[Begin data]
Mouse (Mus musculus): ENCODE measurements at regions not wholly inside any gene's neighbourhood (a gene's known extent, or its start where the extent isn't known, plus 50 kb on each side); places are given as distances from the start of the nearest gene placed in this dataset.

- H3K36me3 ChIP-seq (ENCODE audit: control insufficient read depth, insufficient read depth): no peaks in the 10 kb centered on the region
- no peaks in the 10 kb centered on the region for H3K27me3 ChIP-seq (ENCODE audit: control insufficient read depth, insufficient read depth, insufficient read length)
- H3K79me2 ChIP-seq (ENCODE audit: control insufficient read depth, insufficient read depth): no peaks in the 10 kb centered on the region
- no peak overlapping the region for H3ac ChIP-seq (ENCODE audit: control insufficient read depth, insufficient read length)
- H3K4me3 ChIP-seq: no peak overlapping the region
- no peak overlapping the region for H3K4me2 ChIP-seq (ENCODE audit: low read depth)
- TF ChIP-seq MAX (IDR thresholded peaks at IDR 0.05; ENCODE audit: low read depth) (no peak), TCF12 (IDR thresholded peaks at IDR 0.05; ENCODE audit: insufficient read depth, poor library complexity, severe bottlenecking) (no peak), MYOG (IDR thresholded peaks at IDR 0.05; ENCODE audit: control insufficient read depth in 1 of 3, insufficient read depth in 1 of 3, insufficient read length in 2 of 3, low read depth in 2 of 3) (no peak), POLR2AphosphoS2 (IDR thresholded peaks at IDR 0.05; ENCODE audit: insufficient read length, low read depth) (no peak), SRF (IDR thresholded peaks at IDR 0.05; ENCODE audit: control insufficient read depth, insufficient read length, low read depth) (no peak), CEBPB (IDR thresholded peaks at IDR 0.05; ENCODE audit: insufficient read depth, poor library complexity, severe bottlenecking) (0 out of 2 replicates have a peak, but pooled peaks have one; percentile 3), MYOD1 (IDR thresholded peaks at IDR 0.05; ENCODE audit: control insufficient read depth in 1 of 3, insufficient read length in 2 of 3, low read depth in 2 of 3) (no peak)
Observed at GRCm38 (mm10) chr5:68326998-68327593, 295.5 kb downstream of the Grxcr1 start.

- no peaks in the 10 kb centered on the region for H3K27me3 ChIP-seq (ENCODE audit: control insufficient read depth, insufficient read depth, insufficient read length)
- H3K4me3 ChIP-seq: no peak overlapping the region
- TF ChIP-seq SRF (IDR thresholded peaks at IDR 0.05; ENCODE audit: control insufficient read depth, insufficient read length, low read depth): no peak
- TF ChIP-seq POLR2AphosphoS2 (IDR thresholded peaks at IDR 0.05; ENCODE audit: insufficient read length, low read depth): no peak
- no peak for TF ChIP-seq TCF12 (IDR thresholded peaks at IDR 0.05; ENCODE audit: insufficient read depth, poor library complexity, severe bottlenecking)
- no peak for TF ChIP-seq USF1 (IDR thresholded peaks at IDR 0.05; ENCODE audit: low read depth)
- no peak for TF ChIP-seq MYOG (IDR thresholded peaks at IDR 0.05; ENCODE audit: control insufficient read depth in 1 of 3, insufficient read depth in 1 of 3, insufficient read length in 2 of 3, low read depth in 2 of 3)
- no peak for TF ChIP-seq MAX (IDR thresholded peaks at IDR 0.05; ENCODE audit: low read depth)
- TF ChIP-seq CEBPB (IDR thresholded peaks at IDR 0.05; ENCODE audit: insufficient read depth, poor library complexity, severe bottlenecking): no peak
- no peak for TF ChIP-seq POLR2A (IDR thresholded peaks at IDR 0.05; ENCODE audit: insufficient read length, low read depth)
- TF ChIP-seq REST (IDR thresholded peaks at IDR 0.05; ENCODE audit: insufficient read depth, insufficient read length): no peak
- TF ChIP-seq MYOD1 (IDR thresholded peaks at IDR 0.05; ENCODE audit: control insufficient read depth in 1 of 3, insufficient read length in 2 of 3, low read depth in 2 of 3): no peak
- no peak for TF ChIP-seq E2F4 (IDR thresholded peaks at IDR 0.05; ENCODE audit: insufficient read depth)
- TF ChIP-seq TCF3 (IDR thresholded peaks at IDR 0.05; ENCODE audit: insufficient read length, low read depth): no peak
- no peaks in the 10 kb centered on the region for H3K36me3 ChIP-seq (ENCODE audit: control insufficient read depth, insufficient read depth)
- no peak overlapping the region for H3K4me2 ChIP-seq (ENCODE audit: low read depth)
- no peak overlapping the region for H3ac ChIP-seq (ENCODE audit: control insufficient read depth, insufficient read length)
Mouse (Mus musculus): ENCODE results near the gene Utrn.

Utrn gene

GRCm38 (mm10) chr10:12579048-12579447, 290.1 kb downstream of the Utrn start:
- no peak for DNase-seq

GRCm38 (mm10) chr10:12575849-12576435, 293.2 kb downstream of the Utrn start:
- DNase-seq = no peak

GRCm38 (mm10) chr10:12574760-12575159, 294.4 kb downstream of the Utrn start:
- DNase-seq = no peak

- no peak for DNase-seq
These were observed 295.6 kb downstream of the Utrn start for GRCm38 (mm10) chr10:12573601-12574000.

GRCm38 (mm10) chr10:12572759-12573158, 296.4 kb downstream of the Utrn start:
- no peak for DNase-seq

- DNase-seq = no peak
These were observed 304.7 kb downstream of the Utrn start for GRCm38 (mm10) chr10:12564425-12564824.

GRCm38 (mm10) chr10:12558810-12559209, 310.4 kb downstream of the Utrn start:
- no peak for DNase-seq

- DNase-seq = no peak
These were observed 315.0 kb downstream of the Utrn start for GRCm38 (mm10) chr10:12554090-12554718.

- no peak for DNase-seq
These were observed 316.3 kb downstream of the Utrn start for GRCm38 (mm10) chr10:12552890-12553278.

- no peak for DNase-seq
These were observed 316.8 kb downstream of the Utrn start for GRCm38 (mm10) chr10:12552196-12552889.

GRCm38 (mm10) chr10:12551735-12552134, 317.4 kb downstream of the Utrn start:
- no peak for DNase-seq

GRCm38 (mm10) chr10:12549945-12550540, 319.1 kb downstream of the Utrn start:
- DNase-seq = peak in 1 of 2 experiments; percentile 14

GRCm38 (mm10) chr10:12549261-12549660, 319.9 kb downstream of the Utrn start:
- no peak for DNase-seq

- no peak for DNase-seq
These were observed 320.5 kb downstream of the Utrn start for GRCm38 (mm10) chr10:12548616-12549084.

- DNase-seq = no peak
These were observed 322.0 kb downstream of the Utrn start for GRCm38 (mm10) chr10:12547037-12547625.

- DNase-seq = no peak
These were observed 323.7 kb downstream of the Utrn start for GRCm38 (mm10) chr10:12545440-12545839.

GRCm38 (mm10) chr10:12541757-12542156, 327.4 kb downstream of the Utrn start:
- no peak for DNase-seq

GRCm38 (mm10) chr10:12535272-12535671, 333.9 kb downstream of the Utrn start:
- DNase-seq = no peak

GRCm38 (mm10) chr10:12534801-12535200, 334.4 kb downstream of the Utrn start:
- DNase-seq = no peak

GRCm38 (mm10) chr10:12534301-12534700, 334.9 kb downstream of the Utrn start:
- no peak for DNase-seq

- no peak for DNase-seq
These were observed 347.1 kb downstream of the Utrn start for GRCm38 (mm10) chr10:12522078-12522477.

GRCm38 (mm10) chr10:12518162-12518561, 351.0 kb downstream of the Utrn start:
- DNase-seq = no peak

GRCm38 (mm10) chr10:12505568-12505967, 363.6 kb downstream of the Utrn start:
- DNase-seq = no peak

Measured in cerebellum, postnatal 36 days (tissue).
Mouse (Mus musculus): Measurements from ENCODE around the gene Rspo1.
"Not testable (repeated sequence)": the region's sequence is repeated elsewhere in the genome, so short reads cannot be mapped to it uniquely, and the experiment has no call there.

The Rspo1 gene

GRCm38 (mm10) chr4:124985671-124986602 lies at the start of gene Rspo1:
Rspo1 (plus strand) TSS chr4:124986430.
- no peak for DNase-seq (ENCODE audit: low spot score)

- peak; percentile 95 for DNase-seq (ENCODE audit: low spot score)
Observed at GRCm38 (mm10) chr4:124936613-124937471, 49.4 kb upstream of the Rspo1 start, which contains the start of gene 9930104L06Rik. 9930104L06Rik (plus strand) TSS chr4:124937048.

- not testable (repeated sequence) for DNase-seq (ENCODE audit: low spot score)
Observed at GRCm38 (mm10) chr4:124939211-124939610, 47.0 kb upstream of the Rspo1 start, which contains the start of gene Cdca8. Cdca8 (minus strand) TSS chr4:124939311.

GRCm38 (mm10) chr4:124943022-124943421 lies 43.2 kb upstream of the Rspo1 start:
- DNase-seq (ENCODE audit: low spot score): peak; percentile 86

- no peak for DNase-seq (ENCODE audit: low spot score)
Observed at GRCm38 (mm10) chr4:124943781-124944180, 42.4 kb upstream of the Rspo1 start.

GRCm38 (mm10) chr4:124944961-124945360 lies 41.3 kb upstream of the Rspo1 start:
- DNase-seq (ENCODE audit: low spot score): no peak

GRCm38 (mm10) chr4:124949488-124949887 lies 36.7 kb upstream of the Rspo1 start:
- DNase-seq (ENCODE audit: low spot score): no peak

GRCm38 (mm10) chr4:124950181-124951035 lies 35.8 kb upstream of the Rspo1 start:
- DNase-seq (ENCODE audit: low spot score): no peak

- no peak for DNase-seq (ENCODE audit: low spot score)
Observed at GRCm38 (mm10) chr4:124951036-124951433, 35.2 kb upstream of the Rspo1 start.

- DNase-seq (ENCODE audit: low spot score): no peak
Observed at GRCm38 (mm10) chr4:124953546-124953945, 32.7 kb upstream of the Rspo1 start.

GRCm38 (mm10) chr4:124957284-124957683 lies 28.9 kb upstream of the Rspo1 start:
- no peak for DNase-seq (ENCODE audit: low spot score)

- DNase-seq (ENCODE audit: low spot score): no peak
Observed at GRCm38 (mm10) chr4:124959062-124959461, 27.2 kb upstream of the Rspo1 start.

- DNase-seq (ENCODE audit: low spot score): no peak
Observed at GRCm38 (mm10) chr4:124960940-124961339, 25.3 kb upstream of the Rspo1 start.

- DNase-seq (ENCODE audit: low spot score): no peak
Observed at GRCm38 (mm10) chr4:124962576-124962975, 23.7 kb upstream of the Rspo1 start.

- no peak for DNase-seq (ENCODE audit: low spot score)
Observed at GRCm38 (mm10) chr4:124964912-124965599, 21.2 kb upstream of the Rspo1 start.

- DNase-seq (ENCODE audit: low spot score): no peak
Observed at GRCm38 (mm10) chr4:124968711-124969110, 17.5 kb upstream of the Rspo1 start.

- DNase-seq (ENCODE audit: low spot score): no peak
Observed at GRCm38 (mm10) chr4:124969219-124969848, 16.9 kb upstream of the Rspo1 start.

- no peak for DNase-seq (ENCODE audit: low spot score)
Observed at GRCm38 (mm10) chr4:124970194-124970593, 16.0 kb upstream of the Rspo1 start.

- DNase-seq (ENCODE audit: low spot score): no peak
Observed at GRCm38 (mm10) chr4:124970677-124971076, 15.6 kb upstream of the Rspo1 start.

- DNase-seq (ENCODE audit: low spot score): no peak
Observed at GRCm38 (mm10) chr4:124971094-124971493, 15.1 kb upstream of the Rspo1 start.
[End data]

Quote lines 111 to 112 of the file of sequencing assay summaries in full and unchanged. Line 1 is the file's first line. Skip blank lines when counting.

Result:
Observed at GRCm38 (mm10) chr4:124968711-124969110, 17.5 kb upstream of the Rspo1 start.

- DNase-seq (ENCODE audit: low spot score): no peak